Current conversation concerning the “minimum wage” is a recognition that low pay for workers will continue to be a measure of the wellbeing or failure of society. The “rule” of low pay is an indication that the ownership-managerial class intends to keep all that it can for itself and pay only enough to workers to assure a reliable dependable work force, but not enough to provide workers with a viable life. Thus the ownership class is “unable” to pay more. The sustained effort to do away with labor unions and enact so-called “right to work” laws is an attempt to minimize the bargaining power of labor so that labor is at the mercy of the management class.

A fair wage is at the center of biblical faith in it concern for a viable society. Indeed the beginning story of the Bible in Pharaoh’s Egypt and the ominous threat of “return to Egypt” put the matter of fair wages the center of the narrative. We may notice two references that concern exactly equitable wage practices. In the Torah of Moses, this is the requirement:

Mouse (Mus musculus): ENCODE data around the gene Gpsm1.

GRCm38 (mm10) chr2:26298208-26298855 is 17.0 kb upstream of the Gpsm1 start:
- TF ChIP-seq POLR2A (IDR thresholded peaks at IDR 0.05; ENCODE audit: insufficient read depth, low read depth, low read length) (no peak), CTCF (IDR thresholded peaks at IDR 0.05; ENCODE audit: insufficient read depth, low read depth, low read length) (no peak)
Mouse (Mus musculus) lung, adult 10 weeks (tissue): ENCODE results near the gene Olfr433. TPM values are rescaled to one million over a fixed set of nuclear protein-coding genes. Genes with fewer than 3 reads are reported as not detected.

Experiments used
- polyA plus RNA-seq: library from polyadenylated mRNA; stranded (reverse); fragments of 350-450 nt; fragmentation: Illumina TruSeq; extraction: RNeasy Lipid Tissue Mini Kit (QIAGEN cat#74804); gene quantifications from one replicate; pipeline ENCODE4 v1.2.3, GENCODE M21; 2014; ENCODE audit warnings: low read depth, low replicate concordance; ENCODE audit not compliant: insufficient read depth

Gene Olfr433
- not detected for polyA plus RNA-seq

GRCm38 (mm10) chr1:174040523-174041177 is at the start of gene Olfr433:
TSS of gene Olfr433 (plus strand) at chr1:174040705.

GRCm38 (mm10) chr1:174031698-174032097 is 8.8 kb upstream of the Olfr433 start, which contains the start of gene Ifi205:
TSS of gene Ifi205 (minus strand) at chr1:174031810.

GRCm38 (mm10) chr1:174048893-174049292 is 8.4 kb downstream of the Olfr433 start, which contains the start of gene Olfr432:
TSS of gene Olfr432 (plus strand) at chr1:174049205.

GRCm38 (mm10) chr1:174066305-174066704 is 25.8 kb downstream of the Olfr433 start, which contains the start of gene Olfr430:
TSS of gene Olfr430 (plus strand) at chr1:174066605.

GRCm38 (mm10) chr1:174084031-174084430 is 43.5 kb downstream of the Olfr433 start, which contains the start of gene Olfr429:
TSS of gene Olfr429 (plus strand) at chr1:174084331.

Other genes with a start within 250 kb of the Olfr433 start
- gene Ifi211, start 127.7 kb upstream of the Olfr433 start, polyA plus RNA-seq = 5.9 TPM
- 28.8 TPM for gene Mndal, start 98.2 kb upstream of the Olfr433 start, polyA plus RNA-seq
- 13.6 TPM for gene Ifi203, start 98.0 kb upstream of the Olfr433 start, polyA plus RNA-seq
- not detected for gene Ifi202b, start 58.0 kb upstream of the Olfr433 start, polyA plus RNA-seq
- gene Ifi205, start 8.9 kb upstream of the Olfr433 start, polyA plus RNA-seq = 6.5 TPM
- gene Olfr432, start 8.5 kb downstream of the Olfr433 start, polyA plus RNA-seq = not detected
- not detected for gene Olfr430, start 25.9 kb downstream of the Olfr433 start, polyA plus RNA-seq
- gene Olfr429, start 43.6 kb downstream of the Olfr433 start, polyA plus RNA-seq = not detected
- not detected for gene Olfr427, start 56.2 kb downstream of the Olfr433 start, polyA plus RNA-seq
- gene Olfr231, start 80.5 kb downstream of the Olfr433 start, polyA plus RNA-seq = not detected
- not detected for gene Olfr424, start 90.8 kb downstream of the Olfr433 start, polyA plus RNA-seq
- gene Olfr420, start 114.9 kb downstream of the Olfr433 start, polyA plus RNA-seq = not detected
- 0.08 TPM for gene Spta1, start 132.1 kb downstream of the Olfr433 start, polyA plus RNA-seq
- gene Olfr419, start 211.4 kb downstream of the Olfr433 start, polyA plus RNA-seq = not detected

You shall not withhold the wages of poor and needy laborers, whether other Israelites or aliens who reside in your land in one of your towns. You shall pay theme their wages daily before sunset, because they are poor and their livelihood depends on them (Deut. 24:14-15).

The Torah knows about wage theft and delayed payment. Moses forbids saying to a worker, “The check is in the mail.” And in Jeremiah 22 the prophet notices that King Jehoiakim (Shallum) brings “woe” upon himself by his maltreatment of his workers:

Woe to him who builds his house by unrighteousness,
and his upper rooms by injustice;
who makes is neighbors work for nothing,
and does not give them their wages (v. 13).

The prophet asserts that laborers are “neighbors” who are entitled to justice. Biblical faith, “in the law and in the prophets” speaks against the exploitation of workers. The parable of Jesus in Matthew 20:1-16, moreover, takes up wage payment as a metaphor for the coming kingdom. The intent of the parable is of course not confined to this horizon; but the verdict of the landowner in the parable requires thinking beyond narrow transactional economics: